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Saturday, May 7, 2011

Blood and Guts: A History of Surgery

I'm not sure my stomach is strong enough to read this ebook (depends on how many graphic pictures are involved!), but if you're fascinated by medical history then you might dig it:

Blood and Guts: A History of Surgery

Today, astonishing surgical breakthroughs are making limb transplants, face transplants, and a host of other previously un dreamed of operations possible. But getting here has not been a simple story of medical progress. In Blood and Guts, veteran science writer Richard Hollingham weaves a compelling narrative from the key moments in surgical history. We have a ringside seat in the operating theater of University College Hospital in London as world-renowned Victorian surgeon Robert Liston performs a remarkable amputation in thirty seconds—from first cut to final stitch. Innovations such as Joseph Lister’s antiseptic technique, the first open-heart surgery, and Walter Freeman’s lobotomy operations, among other breakthroughs, are brought to life in these pages in vivid detail. This is popular science writing at it’s best.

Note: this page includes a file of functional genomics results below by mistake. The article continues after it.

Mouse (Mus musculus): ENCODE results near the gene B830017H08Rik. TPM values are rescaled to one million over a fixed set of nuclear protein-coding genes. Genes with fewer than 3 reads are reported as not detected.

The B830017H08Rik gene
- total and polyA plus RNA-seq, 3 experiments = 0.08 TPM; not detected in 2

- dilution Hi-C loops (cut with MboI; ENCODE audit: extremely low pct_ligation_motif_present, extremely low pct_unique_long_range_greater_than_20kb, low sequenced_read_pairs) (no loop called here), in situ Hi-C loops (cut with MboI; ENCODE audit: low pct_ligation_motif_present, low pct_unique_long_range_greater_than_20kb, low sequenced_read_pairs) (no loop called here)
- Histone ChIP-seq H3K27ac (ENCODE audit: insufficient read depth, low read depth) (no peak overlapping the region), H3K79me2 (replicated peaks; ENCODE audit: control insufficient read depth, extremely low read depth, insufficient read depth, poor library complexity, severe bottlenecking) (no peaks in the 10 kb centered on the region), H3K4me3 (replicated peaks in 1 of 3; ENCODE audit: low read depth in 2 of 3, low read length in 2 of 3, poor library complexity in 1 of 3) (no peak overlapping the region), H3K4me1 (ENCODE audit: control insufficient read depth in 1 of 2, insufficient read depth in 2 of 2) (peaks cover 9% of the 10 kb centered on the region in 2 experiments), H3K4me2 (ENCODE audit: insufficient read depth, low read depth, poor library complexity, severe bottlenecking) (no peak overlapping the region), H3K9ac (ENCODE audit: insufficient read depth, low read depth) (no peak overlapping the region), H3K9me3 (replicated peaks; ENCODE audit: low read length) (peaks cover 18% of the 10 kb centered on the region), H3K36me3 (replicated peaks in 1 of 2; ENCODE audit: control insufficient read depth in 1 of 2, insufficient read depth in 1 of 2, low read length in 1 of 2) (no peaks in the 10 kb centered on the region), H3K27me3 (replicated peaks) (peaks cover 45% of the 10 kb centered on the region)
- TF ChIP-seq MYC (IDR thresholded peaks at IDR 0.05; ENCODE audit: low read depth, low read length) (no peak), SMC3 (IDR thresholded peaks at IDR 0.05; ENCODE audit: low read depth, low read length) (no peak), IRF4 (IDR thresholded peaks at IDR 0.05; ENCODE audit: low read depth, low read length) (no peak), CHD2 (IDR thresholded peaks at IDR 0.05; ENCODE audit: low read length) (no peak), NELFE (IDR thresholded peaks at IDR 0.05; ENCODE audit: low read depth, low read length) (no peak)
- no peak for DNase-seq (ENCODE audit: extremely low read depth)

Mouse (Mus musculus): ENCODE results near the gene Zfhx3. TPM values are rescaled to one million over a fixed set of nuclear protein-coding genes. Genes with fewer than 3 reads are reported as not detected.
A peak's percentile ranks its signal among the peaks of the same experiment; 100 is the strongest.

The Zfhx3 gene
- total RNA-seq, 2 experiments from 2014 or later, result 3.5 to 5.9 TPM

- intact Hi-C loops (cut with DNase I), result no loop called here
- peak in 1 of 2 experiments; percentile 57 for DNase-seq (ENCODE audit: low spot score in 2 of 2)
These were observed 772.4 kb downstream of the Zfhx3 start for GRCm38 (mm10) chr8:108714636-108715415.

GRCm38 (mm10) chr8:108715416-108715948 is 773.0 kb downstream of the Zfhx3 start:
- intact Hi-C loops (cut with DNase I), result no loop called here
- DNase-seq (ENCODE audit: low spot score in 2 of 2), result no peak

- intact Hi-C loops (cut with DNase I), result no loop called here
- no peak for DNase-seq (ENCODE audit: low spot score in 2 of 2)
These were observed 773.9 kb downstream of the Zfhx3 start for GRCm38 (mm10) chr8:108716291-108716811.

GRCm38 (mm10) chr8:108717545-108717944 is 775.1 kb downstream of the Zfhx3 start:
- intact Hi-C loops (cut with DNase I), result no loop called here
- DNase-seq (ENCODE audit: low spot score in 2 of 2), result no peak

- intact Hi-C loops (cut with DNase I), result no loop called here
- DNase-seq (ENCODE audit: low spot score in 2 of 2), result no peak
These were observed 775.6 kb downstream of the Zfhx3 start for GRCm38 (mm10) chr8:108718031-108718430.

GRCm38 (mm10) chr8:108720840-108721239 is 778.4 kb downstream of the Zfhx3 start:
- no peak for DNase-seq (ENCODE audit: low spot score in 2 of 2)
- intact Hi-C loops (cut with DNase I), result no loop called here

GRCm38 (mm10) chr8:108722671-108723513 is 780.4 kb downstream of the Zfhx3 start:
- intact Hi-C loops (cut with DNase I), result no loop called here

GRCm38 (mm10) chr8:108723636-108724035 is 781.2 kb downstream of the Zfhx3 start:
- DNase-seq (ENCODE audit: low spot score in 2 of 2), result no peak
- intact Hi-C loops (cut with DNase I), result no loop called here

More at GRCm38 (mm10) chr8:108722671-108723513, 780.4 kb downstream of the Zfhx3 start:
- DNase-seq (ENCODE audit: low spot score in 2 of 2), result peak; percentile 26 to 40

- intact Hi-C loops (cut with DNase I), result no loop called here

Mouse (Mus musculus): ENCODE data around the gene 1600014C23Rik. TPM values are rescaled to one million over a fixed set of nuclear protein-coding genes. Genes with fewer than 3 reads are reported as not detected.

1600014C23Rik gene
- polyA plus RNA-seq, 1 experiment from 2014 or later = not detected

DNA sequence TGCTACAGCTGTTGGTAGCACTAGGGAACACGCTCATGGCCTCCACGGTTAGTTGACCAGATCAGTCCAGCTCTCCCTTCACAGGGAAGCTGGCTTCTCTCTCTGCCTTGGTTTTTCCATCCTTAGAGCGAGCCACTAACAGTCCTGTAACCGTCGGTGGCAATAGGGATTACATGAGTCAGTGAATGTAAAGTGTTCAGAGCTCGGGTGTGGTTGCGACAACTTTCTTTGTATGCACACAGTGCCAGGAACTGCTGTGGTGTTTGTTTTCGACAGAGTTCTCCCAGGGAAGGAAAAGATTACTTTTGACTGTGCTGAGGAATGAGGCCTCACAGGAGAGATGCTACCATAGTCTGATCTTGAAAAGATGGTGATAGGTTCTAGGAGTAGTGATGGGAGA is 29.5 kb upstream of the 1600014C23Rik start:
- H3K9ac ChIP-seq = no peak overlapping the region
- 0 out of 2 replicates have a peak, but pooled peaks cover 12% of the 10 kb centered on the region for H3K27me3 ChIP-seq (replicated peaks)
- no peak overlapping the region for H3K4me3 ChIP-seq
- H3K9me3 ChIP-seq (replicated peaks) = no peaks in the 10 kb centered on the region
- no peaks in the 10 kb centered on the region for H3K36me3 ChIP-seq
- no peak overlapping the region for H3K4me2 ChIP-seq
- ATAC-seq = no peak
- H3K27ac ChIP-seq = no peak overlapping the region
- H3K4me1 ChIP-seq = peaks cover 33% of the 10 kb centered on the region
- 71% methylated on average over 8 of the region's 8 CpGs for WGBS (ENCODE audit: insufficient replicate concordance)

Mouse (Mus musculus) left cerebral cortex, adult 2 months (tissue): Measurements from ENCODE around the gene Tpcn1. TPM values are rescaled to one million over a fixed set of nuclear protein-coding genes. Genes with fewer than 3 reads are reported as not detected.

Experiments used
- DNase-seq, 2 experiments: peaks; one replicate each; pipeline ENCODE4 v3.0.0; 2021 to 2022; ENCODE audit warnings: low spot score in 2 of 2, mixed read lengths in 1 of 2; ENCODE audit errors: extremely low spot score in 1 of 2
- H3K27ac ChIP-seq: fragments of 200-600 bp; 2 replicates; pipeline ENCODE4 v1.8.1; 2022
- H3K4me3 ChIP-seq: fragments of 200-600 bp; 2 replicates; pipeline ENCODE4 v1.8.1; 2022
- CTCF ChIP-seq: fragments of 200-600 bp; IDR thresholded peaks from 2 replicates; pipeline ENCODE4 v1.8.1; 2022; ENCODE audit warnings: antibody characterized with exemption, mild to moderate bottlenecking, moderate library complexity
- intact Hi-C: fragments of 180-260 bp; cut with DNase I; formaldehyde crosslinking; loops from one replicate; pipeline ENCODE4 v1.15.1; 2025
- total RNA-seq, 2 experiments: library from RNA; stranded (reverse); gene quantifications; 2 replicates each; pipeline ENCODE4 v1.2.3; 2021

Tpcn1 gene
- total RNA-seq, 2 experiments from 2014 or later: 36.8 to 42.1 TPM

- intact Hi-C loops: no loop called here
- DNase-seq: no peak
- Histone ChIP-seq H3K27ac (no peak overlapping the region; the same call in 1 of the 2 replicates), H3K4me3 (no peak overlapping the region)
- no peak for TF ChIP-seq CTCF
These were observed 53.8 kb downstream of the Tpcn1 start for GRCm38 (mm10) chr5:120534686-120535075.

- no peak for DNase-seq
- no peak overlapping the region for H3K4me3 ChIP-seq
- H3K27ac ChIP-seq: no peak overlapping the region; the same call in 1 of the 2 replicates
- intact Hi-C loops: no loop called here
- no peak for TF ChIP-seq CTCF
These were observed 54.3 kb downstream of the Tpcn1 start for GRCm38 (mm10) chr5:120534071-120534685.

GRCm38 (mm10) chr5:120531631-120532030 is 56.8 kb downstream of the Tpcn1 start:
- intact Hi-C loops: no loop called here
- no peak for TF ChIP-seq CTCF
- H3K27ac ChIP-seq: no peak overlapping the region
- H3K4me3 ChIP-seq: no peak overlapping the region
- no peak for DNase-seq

The Kindle version is $15 ($20 for the hardback).

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